Chapter 7 - Chapter 7 7.1 Energy and the arrangement of...

Info iconThis preview shows pages 1–3. Sign up to view the full content.

View Full Document Right Arrow Icon
Chapter 7 7.1 Energy and the arrangement of electrons are based on interactions of matter with electromagnetic radiation. One kind of electromagnetic radiation that the eye can see is visible light. Ex: The glow of neon signs in a store window, fireworks on Fourth of July, etc. Atoms gain energy which leads to the electrons becoming excited. This excitement is added energy which after being absorbed by electrons is emitted in the form of electromagnetic radiation. Electromagnetic radiation – consists of oscillating perpendicular electric and magnetic fields that travel through space at the same rate (speed of light = 186,000m/s and 2.998e10 m/s in a vacuum). Frequency and wavelength describe all kinds of electromagnetic radiation. Spectrum – The distribution of intensities of wavelengths or frequencies of electromagnetic radiation emitted or absorbed by an object. Wavelengths in increasing frequency, decreasing wavelength are Radio -> Microwave -> Infrared (10¯³) -> Infrared (10¯ ) -> Visible Light -> Ultraviolet -> X-ray -> Gamma ray In terms of electromagnetic radiation, the intensity depends on the amplitude. So if there is higher amplitude the light is brighter, if there is a smaller amplitude, the light is dim. C= (Wavelength and frequency are inversely related!) λν 7.2 In a toaster wire, the metal atoms gain electric energy and emit radiation in the form of heat. Max Planck came up with a theory to explain why a hot object emits radiation. He said it does so in pockets or packages of energy called quantum. Quantum – A packet of energy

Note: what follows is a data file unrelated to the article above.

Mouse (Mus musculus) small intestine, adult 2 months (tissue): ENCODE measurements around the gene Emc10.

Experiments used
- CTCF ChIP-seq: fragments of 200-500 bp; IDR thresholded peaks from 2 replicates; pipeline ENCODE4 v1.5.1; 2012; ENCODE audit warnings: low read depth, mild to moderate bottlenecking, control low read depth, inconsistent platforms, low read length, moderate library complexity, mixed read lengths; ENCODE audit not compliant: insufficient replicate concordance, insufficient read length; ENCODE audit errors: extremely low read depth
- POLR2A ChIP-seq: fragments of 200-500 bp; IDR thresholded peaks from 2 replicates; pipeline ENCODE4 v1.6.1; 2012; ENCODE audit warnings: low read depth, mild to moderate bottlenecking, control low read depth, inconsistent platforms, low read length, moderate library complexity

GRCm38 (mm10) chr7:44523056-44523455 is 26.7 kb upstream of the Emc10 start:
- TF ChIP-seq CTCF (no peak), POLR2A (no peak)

Background image of page 1

Info iconThis preview has intentionally blurred sections. Sign up to view the full version.

View Full Document Right Arrow Icon
Quantum Theory – Theory of Max Planck (above.) E=hc/λ (Energy per quantum of radiation increases as wavelength gets shorter.) Photoelectric effect – Certain metals emit electrons when illuminated by light of certain wavelengths. Each atom has a different threshold at which they will emit electrons. Ex: Cs (Cesium) emits electrons at a wavelength of red light but other metals would at yellow light or ultraviolet light. This happens because each wavelength of light has a different amount of energy. (No matter how high the amplitude, if the correct amount of energy is not transmitted, the electron will not be emitted.) Albert Einstein said it was photons and not quantum because photons had both particle- like and wave-like properties. He also said that until the photons had a high enough frequency/low enough wavelengths, the electrons would not be ejected. Photons have a dual nature, which means the photon can behave as a particle and a wave.
Background image of page 2
Image of page 3
This is the end of the preview. Sign up to access the rest of the document.

{[ snackBarMessage ]}

Page1 / 7

Chapter 7 - Chapter 7 7.1 Energy and the arrangement of...

This preview shows document pages 1 - 3. Sign up to view the full document.

View Full Document Right Arrow Icon
Ask a homework question - tutors are online